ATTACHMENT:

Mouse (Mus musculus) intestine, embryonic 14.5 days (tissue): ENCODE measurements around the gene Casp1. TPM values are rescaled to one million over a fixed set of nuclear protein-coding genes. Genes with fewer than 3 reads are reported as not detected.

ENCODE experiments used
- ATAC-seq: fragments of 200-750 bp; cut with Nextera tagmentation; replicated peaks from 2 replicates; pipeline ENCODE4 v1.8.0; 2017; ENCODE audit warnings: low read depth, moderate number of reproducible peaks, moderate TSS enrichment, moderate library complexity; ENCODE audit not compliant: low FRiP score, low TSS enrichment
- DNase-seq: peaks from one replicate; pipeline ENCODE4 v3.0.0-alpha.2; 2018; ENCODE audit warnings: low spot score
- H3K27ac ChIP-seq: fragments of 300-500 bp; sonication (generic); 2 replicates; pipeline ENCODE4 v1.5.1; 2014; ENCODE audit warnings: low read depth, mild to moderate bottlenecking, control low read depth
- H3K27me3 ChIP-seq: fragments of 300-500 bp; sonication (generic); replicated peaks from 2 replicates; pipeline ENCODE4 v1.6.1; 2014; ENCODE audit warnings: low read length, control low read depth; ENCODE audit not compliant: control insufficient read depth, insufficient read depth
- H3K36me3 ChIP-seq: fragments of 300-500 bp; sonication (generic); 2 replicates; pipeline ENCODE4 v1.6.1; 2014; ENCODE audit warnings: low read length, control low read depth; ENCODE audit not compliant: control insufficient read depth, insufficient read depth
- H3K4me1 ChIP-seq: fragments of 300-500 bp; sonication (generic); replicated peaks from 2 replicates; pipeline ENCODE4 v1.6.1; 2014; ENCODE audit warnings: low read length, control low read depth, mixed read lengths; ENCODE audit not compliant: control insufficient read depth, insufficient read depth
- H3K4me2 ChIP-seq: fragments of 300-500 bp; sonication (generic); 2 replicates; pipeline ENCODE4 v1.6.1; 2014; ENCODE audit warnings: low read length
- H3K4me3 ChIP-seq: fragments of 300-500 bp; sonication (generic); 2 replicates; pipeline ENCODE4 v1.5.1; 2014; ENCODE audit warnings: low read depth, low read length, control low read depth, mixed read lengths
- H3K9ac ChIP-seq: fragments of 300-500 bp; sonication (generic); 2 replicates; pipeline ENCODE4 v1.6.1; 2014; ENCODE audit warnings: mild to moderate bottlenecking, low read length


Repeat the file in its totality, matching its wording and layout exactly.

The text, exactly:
Mouse (Mus musculus) intestine, embryonic 14.5 days (tissue): ENCODE measurements around the gene Casp1. TPM values are rescaled to one million over a fixed set of nuclear protein-coding genes. Genes with fewer than 3 reads are reported as not detected.

ENCODE experiments used
- ATAC-seq: fragments of 200-750 bp; cut with Nextera tagmentation; replicated peaks from 2 replicates; pipeline ENCODE4 v1.8.0; 2017; ENCODE audit warnings: low read depth, moderate number of reproducible peaks, moderate TSS enrichment, moderate library complexity; ENCODE audit not compliant: low FRiP score, low TSS enrichment
- DNase-seq: peaks from one replicate; pipeline ENCODE4 v3.0.0-alpha.2; 2018; ENCODE audit warnings: low spot score
- H3K27ac ChIP-seq: fragments of 300-500 bp; sonication (generic); 2 replicates; pipeline ENCODE4 v1.5.1; 2014; ENCODE audit warnings: low read depth, mild to moderate bottlenecking, control low read depth
- H3K27me3 ChIP-seq: fragments of 300-500 bp; sonication (generic); replicated peaks from 2 replicates; pipeline ENCODE4 v1.6.1; 2014; ENCODE audit warnings: low read length, control low read depth; ENCODE audit not compliant: control insufficient read depth, insufficient read depth
- H3K36me3 ChIP-seq: fragments of 300-500 bp; sonication (generic); 2 replicates; pipeline ENCODE4 v1.6.1; 2014; ENCODE audit warnings: low read length, control low read depth; ENCODE audit not compliant: control insufficient read depth, insufficient read depth
- H3K4me1 ChIP-seq: fragments of 300-500 bp; sonication (generic); replicated peaks from 2 replicates; pipeline ENCODE4 v1.6.1; 2014; ENCODE audit warnings: low read length, control low read depth, mixed read lengths; ENCODE audit not compliant: control insufficient read depth, insufficient read depth
- H3K4me2 ChIP-seq: fragments of 300-500 bp; sonication (generic); 2 replicates; pipeline ENCODE4 v1.6.1; 2014; ENCODE audit warnings: low read length
- H3K4me3 ChIP-seq: fragments of 300-500 bp; sonication (generic); 2 replicates; pipeline ENCODE4 v1.5.1; 2014; ENCODE audit warnings: low read depth, low read length, control low read depth, mixed read lengths
- H3K9ac ChIP-seq: fragments of 300-500 bp; sonication (generic); 2 replicates; pipeline ENCODE4 v1.6.1; 2014; ENCODE audit warnings: mild to moderate bottlenecking, low read length